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On 8/24/2020 at 10:25 AM, DG_ThenNowForever said:

Man, that stadium is something else. SoFi and the Cowboys stadium make the rest of the league kind of look like garbage.


Cowboys Stadium is an oversized trash heap. It’s flashy because it’s gargantuan and has a lot of shiny windows, but the interior looks like a bloated Costco warehouse. Think of later year Ford Excursions and translate that to a football stadium and you’ve got Jerryworld to a T. CenturyLink is so much nicer of a venue that it really doesn’t even compare. 

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On 8/27/2020 at 7:31 PM, Gothamite said:


As a lifelong Packers fan, I found their insistence on public dollars to be particularly scummy.

 

Stadiums are expensive, it's rare when a team (or teams) can build a stadium on its own.  Regarding the Chargers, once the vote went down the way it did, being relegated to a 50 year-old dual-purpose stadium with no leverage was the worst of their options.  The Chargers thought they were popular enough within the San Diego city limits that voters would approve re-allocation of Convention Center funds towards a football stadium.  They were wrong.  And with 32 teams in the NFL right now, it's unlikely San Diego will ever get another NFL team.

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2 hours ago, FiddySicks said:


Cowboys Stadium is an oversized trash heap. It’s flashy because it’s gargantuan and has a lot of shiny windows, but the interior looks like a bloated Costco warehouse. Think of later year Ford Excursions and translate that to a football stadium and you’ve got Jerryworld to a T. CenturyLink is so much nicer of a venue that it really doesn’t even compare. 


Couldn't agree more. Another terrible oversized stadium is the new Yankees stadium. It is just concrete and steel and pure blah. And now that fans aren't there for games it's ugliness really shines. 

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1 hour ago, doctorpeligro said:

Stadiums are expensive, it's rare when a team (or teams) can build a stadium on its own.

 

That’s simply not true. NFL teams print money.  Their payroll is covered from television revenues, before they sell a single ticket, jersey, tshirt, or PSL.  And with interest rates so low, it costs nothing to borrow the money they need for construction. 
 

NFL owners don’t ask the public for money because they can’t afford to pay for it themselves, but because they don’t want to.  There’s a big difference. 

 

 

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4 hours ago, FiddySicks said:


Cowboys Stadium is an oversized trash heap. It’s flashy because it’s gargantuan and has a lot of shiny windows, but the interior looks like a bloated Costco warehouse. Think of later year Ford Excursions and translate that to a football stadium and you’ve got Jerryworld to a T. CenturyLink is so much nicer of a venue that it really doesn’t even compare. 

 

Interesting to hear you say that because all I see on TV is a beautiful building with tons of seating levels, glass, and an enormous scoreboard. In contrast, CenturyLink is pretty basic -- two levels, some suits, wide concourses (that you really see in person and not TV) and a relatively intimate feel. Compared to US Bank in Minneapolis or now SoFi, CenturyLink feels pretty quaint.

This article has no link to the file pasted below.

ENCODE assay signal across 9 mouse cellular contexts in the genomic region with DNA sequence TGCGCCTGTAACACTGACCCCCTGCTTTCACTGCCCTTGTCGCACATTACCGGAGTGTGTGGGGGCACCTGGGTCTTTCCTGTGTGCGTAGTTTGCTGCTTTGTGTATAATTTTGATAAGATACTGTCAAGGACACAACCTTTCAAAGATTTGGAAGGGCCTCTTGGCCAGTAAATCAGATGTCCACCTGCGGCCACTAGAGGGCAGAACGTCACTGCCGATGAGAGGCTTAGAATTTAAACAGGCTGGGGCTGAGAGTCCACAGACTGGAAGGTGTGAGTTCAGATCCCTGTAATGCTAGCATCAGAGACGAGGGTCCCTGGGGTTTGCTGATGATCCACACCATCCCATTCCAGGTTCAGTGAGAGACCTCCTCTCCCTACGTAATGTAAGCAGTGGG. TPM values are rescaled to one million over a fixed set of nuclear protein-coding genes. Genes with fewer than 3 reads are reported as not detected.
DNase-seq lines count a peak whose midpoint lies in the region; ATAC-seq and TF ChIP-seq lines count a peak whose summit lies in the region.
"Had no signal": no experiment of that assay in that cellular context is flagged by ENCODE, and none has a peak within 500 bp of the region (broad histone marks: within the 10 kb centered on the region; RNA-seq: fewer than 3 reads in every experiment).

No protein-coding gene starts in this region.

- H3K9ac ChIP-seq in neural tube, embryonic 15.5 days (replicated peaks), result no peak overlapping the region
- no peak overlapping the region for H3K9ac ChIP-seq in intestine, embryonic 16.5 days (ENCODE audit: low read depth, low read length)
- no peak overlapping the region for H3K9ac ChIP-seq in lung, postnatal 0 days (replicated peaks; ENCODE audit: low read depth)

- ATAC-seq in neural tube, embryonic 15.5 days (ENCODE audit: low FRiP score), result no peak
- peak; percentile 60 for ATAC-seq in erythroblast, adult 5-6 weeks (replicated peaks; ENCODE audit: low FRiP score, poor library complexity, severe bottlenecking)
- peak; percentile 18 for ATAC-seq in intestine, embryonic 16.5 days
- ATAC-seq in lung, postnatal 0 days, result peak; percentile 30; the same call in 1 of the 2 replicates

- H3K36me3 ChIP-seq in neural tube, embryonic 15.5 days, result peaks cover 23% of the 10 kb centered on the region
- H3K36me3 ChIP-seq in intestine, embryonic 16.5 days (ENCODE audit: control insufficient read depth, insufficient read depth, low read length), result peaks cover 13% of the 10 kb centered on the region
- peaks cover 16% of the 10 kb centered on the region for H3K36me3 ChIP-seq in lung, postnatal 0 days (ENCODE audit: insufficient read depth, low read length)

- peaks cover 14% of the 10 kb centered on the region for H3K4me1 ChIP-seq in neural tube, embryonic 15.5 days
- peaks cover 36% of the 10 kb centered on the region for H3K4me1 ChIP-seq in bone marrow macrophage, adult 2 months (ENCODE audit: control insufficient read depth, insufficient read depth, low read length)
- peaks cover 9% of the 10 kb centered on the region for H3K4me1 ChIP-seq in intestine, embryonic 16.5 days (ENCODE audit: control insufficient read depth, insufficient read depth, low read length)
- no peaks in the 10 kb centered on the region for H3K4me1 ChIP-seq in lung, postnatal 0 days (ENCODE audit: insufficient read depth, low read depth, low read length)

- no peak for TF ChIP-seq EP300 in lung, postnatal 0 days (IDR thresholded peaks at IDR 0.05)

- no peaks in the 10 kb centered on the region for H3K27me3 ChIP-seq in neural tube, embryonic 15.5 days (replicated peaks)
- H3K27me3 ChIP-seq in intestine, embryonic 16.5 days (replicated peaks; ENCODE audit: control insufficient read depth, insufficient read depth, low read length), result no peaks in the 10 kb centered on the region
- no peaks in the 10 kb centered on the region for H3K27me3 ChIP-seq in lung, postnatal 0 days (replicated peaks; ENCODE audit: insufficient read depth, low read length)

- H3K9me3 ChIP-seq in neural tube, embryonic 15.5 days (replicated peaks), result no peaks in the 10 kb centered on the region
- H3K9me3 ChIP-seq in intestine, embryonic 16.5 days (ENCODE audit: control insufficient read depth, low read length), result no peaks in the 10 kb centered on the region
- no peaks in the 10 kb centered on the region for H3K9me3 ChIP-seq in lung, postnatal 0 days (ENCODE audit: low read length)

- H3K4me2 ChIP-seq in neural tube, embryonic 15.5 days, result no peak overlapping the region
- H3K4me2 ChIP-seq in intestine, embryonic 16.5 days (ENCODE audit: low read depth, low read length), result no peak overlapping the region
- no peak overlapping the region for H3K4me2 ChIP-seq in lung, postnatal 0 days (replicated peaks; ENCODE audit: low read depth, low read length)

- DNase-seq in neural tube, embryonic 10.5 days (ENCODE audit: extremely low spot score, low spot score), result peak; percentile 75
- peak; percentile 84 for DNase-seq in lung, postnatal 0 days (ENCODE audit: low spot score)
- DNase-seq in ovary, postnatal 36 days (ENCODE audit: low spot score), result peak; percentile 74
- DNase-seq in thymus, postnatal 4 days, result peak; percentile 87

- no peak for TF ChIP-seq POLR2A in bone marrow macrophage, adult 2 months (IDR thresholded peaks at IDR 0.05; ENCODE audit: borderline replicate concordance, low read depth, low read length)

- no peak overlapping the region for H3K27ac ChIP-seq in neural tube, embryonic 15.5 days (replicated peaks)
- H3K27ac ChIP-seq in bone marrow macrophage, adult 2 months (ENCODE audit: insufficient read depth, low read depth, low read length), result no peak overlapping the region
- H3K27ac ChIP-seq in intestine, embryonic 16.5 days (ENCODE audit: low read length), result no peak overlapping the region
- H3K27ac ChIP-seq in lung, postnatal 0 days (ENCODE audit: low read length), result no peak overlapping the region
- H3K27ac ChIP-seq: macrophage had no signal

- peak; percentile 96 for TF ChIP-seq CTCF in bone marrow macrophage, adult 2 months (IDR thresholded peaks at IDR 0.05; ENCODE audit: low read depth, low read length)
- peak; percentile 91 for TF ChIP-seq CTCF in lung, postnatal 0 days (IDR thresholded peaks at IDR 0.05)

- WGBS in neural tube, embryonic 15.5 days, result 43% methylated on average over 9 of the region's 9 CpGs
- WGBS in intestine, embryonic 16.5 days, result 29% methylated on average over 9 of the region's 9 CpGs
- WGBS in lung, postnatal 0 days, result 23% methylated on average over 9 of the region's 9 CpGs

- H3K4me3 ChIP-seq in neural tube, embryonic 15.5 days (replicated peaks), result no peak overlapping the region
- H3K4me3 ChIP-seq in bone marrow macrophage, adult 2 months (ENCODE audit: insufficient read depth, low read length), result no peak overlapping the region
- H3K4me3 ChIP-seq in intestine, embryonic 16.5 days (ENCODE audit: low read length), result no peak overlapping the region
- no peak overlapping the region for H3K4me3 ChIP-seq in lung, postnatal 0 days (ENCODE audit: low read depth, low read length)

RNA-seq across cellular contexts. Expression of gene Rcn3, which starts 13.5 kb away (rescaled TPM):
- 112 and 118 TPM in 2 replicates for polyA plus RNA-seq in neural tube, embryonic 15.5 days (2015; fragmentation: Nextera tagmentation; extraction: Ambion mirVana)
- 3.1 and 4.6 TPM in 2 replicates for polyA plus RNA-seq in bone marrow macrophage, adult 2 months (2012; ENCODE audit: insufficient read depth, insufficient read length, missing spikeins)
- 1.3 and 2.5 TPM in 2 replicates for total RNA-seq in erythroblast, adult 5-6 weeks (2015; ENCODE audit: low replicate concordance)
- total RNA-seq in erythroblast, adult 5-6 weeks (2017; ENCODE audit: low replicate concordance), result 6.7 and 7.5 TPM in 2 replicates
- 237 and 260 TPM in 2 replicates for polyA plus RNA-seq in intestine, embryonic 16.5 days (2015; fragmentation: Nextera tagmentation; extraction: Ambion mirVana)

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We're probably in a revenue bubble, but with the ridiculous increases we've seen in team valuations over the last 10-20 years, an investment in a stadium with an expected 30-year shelf life (even with amenity improvements every 7-10 years) is financially possible for 97% of team owners. Owners will make their money back. There might have been a more compelling argument in the 80s and 90s that NFL team owners need assistance, but not any more. 

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I have my doubts that the McCaskeys could build a stadium befitting the city of Chicago and the Bears. Then again, Virginia McCaskey still lives in an unremarkable ranch house in Des Plaines like an old-school low-profile mob boss. It's possible there's a closet in the guest room that's just stacked floor-to-ceiling with money. 

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1 hour ago, DG_ThenNowForever said:

 

Interesting to hear you say that because all I see on TV is a beautiful building with tons of seating levels, glass, and an enormous scoreboard. In contrast, CenturyLink is pretty basic -- two levels, some suits, wide concourses (that you really see in person and not TV) and a relatively intimate feel. Compared to US Bank in Minneapolis or now SoFi, CenturyLink feels pretty quaint.


A lot of it has to do with the quality of the facility IMO. CenturyLink was built to withstand the weather and excess water it’ll see over the course of a year. It’s fairly simple, sure. But there’s also a beauty to that IMO. It’s built to last. Jerryworld in contrast just felt stark in the concourses, has elements that were strangely cheap (the seats are AWFUL), and the place is just WAY too big. It’s hard to concentrate on the field in the upper levels because everything is so far away and that huge gimmicky screen is a big distraction. I never felt that way at CenturyLink, and thought the upper level seats were great. The field didn’t seem as far away, and the view of the surrounding area is amazing. 

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57 minutes ago, WSU151 said: